library ladder

Lust for a Rolling Library Ladder

By John Prince

 

Do you get online ads for things you’ll probably never buy, but you want to know all about them? Or you wish you had the need for them? Lust after them? Or, something like that?

I get ads every day from Rockler, the DIY woodworking people. Drills and jigs, cookies and cutters, along with lathes and computer-driven laser gizmos. I want all of them to make varying grades of sawdust along with axe handles, cigar boxes, table legs, and rolltop desks.

Today they had a sale: rolling library ladder hardware kits starting at $299.99.

I wanted to buy it immediately. Take my Visa card. Please!

The only problem is that I don’t have a library. But I always wanted a library: a whole room jammed with books on all sides with little step stools for the lower shelves, and a rolling ladder to reach those books on the top shelves. And tables and chairs piled high with falling towers of deathless prose. Poetry too. And an old brownish globe of the Earth.

In the movies and in books, library ladders have such a storied history.

Wizard kids in Harry Potter books and movies rolled around on them seeking out ancient tomes on arcane magic spells. Photos and paintings of great libraries at Oxford and the Vatican and St. Petersburg all have rolling ladders with scholars busily pursuing knowledge perched high atop them. In Atonement, Ian McEwan’s character, Robbie Turner, famously makes love to Cecilia Tallis as she stands on the steps of a library ladder. I recall movies (usually set in Europe or the UK) of people whizzing around the room on library ladders while singing and dancing.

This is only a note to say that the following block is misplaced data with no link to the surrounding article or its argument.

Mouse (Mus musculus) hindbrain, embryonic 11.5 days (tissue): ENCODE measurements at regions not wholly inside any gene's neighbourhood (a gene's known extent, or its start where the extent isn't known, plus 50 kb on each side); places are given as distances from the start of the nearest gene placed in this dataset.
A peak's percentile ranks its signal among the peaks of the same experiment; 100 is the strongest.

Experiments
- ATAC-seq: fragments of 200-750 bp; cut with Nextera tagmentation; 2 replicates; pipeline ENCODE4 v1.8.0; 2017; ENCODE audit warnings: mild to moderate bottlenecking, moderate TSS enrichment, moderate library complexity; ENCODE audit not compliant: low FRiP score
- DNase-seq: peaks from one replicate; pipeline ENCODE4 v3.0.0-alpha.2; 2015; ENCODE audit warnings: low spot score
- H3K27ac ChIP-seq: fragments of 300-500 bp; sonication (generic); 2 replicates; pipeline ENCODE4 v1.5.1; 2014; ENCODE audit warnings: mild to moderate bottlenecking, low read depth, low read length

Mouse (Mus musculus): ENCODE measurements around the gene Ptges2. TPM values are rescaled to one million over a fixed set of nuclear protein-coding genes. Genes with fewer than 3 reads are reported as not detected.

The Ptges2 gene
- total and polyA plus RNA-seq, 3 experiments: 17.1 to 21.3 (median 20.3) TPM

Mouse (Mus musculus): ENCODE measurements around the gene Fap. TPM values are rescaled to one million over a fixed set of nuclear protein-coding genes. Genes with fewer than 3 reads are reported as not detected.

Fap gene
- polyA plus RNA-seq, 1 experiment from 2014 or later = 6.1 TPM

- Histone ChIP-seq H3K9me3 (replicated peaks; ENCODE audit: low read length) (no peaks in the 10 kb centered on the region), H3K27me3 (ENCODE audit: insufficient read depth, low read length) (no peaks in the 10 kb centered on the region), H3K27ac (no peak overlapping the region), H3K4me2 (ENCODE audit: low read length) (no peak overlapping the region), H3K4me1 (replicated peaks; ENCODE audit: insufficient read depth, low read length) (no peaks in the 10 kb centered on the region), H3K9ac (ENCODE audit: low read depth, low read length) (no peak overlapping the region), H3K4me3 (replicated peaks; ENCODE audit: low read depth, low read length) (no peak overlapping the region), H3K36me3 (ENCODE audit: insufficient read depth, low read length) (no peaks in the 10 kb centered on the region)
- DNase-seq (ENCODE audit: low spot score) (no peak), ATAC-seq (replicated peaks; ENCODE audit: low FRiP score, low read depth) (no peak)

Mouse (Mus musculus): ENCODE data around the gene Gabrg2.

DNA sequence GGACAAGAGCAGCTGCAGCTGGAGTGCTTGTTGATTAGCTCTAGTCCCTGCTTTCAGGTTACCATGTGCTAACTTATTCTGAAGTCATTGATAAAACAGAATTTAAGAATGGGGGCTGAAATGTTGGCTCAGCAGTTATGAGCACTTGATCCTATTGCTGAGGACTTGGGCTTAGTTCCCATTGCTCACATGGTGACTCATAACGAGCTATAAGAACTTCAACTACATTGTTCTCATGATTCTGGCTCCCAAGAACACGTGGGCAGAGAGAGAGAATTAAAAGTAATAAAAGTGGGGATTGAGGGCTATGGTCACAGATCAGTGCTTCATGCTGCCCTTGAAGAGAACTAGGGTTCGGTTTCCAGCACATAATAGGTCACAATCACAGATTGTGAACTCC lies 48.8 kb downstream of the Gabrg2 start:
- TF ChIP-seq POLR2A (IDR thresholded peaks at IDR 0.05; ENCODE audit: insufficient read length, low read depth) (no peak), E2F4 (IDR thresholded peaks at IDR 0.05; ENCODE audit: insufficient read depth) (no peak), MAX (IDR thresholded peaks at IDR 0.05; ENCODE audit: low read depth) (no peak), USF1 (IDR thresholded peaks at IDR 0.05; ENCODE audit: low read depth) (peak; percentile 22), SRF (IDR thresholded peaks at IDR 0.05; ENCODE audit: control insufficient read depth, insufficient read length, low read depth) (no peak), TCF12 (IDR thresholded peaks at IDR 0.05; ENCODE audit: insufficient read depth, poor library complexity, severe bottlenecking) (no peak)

There’s something rather grand about having a library large enough to require a rolling ladder. It means you’ve made it in the world. You’re a bona fide patron of the arts, literature in particular. Your books are not perfect-bound, soft cover, self-published novels about housemaids purchased from Amazon. No, your volumes are hard cover, gold-stamped, embossed, hand-sewn leather bindings that have been lovingly passed down through the generations from titled personages of yore.

“Oh, yes,” you say. “I have an original volume of the Latter Letters of Cicero translated by Sir Benjamin Chortle, MBE, OSD. Would you like to see it? Hang on, it’s up high, out of the reach of the children, of course. Let me just move the rolling ladder over here.” And you scramble up, scan the old gold embossed spines, and slowly, with a practiced forefinger, pick out the volume. Then the descent; holding the book nonchalantly, but securely, smiling faintly as you look at it, remembering misty long ago summer afternoons sipping Earl Gray with Uncle Ben in some plucky English garden.

I take another last look at the rolling library kit in the Rockler ad and hit “Delete.”

Next? A news item announcing that “Scientists Clone Endangered U.S Animal For The First Time.”

Wow! Startling! But I still yearn for a Bodleian-style library with a rolling ladder.